Letters to the editor (10/10/13)


Rio Abajo Festival was great
On Saturday, Sept. 28, my family and I attended a Belen event held annually known as Rio Abajo (Becker Street Festival). It took place in the Heart of Belen and also two or three blocks down Becker Avenue.
We arrived around 12:30 p.m., ready to partake in the festivities. We soon joined other families who were also in hopes of sharing an enjoyable time. We were blessed with a beautiful day. The sun was shining bright and the temperature was just right for an outdoor family event.
When we arrived on the scene, there was already some great music coming from the stage area. Bleachers had been set up for visitors who could sit and enjoy live entertainment. Plenty of space was left available for anyone who may get the urge to move to the wonderful music.
Slightly away from the Heart of Belen and down Becker Avenue, there were a number of very shiny and impressive old show cars, each of which were, of course, accompanied by their proud and smiling owners/restorers. Many of these show cars are personally owned by Belenites, and it was easy to see that these folks feel tremendous pride and joy in the upkeep and display of their cars.
To add to this Becker street scene, there were a number of small canopies that were each housing various food and craft vendors, all in hopes of making some sales. It is our personal hope that the sales were fair for these group of folks, as they truly appeared to be happily participating and thereby contributing to the success of the annual event.
A number of local organizations were present, each of which had a table or two set up along Becker. Each table was monitored by informed volunteers who were involved in offering helpful information, conducting a raffle or simply visiting a familiar face.
We spent several hours at the festival. We want to say that we truly had an enjoyable time. The family that accompanied us for the day was born and raised in Belen, but now reside in Albuquerque. For them, the day was especially enjoyable, I believe, because they met many old friends and familiar faces.
Thank you to all the folks who worked hard to put this event together. We are grateful and truly appreciative.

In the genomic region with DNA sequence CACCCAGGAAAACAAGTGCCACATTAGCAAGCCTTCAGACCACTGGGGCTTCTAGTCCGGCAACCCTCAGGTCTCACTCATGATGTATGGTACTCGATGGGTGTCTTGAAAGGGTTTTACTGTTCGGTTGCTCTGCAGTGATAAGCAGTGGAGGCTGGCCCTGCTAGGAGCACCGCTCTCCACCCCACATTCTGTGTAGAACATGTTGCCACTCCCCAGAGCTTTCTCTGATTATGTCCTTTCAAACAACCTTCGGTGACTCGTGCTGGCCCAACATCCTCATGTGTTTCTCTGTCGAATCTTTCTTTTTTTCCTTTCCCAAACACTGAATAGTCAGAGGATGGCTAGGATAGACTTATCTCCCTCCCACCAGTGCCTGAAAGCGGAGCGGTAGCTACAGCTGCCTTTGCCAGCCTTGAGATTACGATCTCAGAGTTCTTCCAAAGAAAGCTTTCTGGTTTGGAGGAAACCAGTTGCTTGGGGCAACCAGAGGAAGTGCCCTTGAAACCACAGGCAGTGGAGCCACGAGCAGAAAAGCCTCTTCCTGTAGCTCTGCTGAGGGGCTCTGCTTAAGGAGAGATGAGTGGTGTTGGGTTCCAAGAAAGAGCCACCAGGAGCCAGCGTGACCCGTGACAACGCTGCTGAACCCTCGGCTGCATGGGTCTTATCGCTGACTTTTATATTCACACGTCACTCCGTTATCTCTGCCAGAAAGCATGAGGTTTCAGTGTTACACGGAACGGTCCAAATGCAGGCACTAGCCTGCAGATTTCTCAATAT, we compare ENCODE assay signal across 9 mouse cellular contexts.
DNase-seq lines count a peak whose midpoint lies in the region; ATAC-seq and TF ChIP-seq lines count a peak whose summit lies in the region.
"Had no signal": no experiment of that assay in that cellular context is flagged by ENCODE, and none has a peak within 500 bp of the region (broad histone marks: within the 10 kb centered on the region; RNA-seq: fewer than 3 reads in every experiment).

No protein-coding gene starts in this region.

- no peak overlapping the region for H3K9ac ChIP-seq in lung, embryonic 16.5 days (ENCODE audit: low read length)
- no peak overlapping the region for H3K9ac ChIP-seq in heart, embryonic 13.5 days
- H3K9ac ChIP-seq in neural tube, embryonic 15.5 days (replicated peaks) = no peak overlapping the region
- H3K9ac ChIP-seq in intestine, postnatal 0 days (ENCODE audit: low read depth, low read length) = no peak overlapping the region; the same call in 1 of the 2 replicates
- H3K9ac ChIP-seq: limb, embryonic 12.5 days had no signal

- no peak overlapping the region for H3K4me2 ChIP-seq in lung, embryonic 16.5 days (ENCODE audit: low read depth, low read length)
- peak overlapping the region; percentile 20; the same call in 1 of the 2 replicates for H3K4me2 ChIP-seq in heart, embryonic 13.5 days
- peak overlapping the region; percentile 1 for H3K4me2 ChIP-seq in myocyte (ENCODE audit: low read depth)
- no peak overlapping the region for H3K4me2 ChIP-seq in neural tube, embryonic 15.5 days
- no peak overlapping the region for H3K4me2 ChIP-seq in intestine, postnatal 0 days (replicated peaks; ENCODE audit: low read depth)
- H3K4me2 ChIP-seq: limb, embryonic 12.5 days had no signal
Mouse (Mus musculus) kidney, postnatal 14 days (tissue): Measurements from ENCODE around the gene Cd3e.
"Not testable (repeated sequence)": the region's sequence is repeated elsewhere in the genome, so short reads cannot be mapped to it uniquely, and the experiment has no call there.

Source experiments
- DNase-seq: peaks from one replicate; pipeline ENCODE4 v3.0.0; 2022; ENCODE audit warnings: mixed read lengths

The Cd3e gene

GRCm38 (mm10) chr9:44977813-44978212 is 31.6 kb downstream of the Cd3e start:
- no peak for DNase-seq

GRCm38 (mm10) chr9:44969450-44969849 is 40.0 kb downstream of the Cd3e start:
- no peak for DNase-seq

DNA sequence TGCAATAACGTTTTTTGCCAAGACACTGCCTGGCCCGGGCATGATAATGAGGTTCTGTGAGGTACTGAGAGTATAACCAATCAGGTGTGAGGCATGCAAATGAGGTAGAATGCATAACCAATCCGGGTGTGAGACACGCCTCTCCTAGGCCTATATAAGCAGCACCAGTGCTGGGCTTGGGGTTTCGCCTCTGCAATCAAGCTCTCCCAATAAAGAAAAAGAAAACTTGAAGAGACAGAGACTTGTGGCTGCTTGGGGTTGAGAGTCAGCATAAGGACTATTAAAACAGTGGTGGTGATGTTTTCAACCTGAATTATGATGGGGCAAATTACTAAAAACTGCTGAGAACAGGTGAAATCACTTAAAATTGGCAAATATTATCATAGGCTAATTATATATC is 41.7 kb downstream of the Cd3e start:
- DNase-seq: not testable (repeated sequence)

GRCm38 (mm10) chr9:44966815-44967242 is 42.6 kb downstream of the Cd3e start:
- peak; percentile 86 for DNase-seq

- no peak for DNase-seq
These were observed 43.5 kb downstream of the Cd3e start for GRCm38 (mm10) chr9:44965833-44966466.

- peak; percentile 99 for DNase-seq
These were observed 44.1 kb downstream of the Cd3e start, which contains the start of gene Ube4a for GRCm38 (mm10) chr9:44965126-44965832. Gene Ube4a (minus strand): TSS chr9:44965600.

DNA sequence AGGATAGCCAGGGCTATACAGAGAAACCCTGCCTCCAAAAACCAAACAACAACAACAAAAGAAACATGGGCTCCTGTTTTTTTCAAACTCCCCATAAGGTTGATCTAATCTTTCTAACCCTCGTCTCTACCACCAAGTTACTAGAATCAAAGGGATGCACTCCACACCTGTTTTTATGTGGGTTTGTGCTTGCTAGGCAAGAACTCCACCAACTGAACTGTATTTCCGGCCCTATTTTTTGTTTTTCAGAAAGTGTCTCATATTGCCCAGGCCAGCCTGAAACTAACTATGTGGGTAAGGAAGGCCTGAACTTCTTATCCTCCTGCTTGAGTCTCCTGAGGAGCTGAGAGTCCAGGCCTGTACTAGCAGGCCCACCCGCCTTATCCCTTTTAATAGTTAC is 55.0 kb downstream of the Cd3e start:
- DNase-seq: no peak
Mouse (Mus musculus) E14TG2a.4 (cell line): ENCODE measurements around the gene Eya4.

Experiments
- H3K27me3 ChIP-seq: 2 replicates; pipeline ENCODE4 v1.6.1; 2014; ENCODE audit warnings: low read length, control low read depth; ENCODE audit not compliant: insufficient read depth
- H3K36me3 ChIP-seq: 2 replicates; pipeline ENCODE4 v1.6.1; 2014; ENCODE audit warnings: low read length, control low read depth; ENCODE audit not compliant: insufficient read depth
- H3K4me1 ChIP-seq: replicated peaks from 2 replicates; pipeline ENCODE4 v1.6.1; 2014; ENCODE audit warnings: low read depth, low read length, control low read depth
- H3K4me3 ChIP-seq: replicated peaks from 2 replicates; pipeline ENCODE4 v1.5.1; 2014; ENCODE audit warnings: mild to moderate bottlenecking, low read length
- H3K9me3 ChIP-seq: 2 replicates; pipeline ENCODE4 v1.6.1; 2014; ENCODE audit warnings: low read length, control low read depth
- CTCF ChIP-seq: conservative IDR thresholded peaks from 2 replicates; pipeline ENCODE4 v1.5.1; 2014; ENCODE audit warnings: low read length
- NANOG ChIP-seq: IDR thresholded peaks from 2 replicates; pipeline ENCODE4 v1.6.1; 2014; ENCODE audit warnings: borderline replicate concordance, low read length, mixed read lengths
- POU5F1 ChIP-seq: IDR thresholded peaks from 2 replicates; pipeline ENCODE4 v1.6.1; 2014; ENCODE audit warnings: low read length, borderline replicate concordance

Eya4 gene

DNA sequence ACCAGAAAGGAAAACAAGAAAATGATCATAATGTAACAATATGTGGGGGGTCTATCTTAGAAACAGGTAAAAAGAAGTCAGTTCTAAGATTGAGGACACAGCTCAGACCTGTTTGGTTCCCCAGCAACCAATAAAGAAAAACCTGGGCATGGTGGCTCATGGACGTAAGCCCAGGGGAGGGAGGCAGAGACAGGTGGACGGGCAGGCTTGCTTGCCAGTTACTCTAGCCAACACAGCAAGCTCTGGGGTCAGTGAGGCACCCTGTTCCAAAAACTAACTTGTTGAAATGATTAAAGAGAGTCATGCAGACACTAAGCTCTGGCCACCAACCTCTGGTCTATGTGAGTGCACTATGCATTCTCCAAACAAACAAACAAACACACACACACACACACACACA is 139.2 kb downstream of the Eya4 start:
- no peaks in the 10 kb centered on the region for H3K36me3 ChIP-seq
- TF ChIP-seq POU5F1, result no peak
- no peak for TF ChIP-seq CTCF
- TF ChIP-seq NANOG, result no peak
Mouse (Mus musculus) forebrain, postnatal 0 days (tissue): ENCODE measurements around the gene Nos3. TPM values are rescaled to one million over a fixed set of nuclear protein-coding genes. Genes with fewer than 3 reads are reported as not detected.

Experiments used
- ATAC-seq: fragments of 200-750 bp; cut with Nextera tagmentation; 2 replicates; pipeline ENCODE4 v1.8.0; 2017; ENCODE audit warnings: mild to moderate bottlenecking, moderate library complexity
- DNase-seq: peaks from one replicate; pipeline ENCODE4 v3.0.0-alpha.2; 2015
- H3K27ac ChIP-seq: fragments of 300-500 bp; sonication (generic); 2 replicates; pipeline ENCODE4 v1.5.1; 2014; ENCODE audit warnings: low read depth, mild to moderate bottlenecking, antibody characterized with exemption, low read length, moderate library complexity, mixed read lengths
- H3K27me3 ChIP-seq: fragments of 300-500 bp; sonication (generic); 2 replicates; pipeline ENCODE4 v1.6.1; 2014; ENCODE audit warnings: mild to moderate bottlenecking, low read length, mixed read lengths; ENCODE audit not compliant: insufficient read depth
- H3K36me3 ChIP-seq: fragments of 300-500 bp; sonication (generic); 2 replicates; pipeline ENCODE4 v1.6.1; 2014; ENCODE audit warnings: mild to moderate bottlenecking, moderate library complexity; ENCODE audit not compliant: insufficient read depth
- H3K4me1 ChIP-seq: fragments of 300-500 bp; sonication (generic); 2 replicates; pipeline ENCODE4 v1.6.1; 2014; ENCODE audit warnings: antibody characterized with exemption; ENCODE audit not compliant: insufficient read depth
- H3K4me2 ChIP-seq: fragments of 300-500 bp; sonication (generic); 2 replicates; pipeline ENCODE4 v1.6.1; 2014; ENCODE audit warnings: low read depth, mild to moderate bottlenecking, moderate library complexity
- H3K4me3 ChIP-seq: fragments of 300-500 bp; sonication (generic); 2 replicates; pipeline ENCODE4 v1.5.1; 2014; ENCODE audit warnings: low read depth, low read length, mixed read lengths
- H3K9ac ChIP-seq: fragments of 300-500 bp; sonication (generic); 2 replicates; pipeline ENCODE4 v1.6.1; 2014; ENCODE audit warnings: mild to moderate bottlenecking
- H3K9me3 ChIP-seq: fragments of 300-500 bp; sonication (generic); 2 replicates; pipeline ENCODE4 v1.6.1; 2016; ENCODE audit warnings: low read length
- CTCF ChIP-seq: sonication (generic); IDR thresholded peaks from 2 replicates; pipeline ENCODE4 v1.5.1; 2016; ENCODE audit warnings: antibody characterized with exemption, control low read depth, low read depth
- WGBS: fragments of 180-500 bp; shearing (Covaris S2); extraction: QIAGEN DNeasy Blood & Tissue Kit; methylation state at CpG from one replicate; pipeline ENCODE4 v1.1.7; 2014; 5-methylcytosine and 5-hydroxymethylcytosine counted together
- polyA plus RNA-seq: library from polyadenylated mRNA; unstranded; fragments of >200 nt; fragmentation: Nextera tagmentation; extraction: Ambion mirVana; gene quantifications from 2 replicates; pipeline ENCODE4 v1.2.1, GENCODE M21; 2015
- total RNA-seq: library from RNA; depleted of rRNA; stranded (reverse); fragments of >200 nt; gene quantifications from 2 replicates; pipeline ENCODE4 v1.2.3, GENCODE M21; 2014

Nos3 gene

Alfred and Theresa Padilla

It’s about equal rights
July 19-20 marked the 165 anniversary of the Seneca Falls suffrage movement that, after 72 years of struggle, oppression and actual persecutions, women in the United States finally won the right to vote.
Presently, the full 165 years of women’s fought-for rights are under attack by a radical and authoritative segment of the Republican Party, especially in the states and the House of Representatives, wherein the Republicans have political control (just listen to their words, at times totally daffy, and their legislation efforts).
For the purpose of this writing, think of this same segment of the Republican Party as a conclave of political and religious, self-appointed cardinals, bishops, priests and monks, with a large hidden vestige of anti-democracy Christian Dominionists, who are not actually involved in a “war against women,” but are instead busy legislating a war against any woman’s claims for an individual right to personal sovereign autonomy, while such rights are unshakably claimed by those same Republican men, as absolute personal rights for themselves, and especially, against government legislated intrusion.
Today’s women should remember these words by Elisabeth Cady Stanton, almost 40 years into the American women’s struggle for something as simple as a woman’s right to vote, while considering just how much of the rights for hard won personal sovereign autonomy they want to surrender to the legislative power of a loud, radical political minority:
“In the early days of woman suffrage agitation, I saw that the greatest obstacle we had to overcome was the bible.  It was hurled at us on every side.  The ballot for woman was contrary to God’s holy ordinance. Woman was born to be submissive, subjective; she must be subservient to her husband in all things and at all times.”
These were the admonitions of pulpit and press.  (From a interview with the Chicago Record, June 29, 1887) Note, the line, “It was hurled at us on every side” begs the question today ― hurled by who?
Perhaps today’s elected radicals, mixing religion with politics, increasingly reminiscent of the 19th century’s political and religious oppressions and persecutions of women, can borrow a line from Jack Nicholson’s character in a horror movie, and shout to the nation’s women (and minorities), “I’m (we) are back!”
Listen closely to the Republican men’s constant, adamant claims of the right to and for personal sovereign autonomy and, yet according to those persistent voices, for the rights of women, those same personal liberties must be denied by legislation and the state.
Somehow I think, after women almost winning sovereign autonomy equal with men, that, in the near future, millions of American women of all ages will, being awakened by Republican, primarily male despotism, descend on Washington in numbers making the million man march seem miniscule, causing the final closing chapter of the modern, rightist/radical segment of the Republican Party and the anti-democracy movement of Christian Dominionism infiltrating those ranks.

Terry Mehaffey
Los Lunas